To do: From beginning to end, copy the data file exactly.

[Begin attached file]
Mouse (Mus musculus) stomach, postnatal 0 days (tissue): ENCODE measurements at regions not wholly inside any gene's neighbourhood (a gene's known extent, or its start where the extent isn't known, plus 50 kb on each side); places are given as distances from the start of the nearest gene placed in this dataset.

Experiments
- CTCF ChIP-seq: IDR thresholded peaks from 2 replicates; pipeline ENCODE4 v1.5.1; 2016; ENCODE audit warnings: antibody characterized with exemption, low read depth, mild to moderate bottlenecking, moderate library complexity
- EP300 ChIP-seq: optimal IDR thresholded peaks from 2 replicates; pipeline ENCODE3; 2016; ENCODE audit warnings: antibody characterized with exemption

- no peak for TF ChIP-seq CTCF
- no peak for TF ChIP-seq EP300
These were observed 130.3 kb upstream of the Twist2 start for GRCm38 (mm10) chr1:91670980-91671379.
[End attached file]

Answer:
Mouse (Mus musculus) stomach, postnatal 0 days (tissue): ENCODE measurements at regions not wholly inside any gene's neighbourhood (a gene's known extent, or its start where the extent isn't known, plus 50 kb on each side); places are given as distances from the start of the nearest gene placed in this dataset.

Experiments
- CTCF ChIP-seq: IDR thresholded peaks from 2 replicates; pipeline ENCODE4 v1.5.1; 2016; ENCODE audit warnings: antibody characterized with exemption, low read depth, mild to moderate bottlenecking, moderate library complexity
- EP300 ChIP-seq: optimal IDR thresholded peaks from 2 replicates; pipeline ENCODE3; 2016; ENCODE audit warnings: antibody characterized with exemption

- no peak for TF ChIP-seq CTCF
- no peak for TF ChIP-seq EP300
These were observed 130.3 kb upstream of the Twist2 start for GRCm38 (mm10) chr1:91670980-91671379.